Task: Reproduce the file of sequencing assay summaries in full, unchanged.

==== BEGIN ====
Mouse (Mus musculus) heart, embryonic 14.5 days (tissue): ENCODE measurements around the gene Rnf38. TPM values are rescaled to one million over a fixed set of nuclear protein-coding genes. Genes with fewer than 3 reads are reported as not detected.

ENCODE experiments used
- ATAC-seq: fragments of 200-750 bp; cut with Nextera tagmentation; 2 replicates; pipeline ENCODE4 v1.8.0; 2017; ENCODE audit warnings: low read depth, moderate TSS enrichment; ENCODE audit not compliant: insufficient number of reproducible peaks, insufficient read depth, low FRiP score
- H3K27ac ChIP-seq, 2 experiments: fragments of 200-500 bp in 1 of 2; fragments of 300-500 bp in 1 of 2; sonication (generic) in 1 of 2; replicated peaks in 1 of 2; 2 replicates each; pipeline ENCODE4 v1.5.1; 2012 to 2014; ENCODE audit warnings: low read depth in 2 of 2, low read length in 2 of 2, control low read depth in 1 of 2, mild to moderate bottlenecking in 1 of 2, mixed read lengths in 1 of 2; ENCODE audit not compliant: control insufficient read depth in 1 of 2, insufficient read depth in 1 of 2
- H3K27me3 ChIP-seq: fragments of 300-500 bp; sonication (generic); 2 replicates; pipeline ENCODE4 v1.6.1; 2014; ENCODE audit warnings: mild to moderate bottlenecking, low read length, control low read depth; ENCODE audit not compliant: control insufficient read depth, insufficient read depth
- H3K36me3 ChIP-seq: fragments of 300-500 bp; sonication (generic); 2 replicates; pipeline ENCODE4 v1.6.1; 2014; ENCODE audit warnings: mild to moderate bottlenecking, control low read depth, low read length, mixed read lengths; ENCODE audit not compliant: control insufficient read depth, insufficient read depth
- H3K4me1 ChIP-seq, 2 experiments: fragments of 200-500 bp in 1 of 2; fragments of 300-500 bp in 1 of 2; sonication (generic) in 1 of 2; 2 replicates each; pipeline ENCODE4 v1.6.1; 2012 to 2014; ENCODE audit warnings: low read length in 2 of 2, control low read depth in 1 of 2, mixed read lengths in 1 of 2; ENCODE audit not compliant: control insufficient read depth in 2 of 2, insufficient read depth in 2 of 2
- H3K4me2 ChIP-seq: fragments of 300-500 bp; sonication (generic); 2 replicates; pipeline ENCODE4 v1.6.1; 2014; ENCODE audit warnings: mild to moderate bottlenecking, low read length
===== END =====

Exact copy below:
Mouse (Mus musculus) heart, embryonic 14.5 days (tissue): ENCODE measurements around the gene Rnf38. TPM values are rescaled to one million over a fixed set of nuclear protein-coding genes. Genes with fewer than 3 reads are reported as not detected.

ENCODE experiments used
- ATAC-seq: fragments of 200-750 bp; cut with Nextera tagmentation; 2 replicates; pipeline ENCODE4 v1.8.0; 2017; ENCODE audit warnings: low read depth, moderate TSS enrichment; ENCODE audit not compliant: insufficient number of reproducible peaks, insufficient read depth, low FRiP score
- H3K27ac ChIP-seq, 2 experiments: fragments of 200-500 bp in 1 of 2; fragments of 300-500 bp in 1 of 2; sonication (generic) in 1 of 2; replicated peaks in 1 of 2; 2 replicates each; pipeline ENCODE4 v1.5.1; 2012 to 2014; ENCODE audit warnings: low read depth in 2 of 2, low read length in 2 of 2, control low read depth in 1 of 2, mild to moderate bottlenecking in 1 of 2, mixed read lengths in 1 of 2; ENCODE audit not compliant: control insufficient read depth in 1 of 2, insufficient read depth in 1 of 2
- H3K27me3 ChIP-seq: fragments of 300-500 bp; sonication (generic); 2 replicates; pipeline ENCODE4 v1.6.1; 2014; ENCODE audit warnings: mild to moderate bottlenecking, low read length, control low read depth; ENCODE audit not compliant: control insufficient read depth, insufficient read depth
- H3K36me3 ChIP-seq: fragments of 300-500 bp; sonication (generic); 2 replicates; pipeline ENCODE4 v1.6.1; 2014; ENCODE audit warnings: mild to moderate bottlenecking, control low read depth, low read length, mixed read lengths; ENCODE audit not compliant: control insufficient read depth, insufficient read depth
- H3K4me1 ChIP-seq, 2 experiments: fragments of 200-500 bp in 1 of 2; fragments of 300-500 bp in 1 of 2; sonication (generic) in 1 of 2; 2 replicates each; pipeline ENCODE4 v1.6.1; 2012 to 2014; ENCODE audit warnings: low read length in 2 of 2, control low read depth in 1 of 2, mixed read lengths in 1 of 2; ENCODE audit not compliant: control insufficient read depth in 2 of 2, insufficient read depth in 2 of 2
- H3K4me2 ChIP-seq: fragments of 300-500 bp; sonication (generic); 2 replicates; pipeline ENCODE4 v1.6.1; 2014; ENCODE audit warnings: mild to moderate bottlenecking, low read length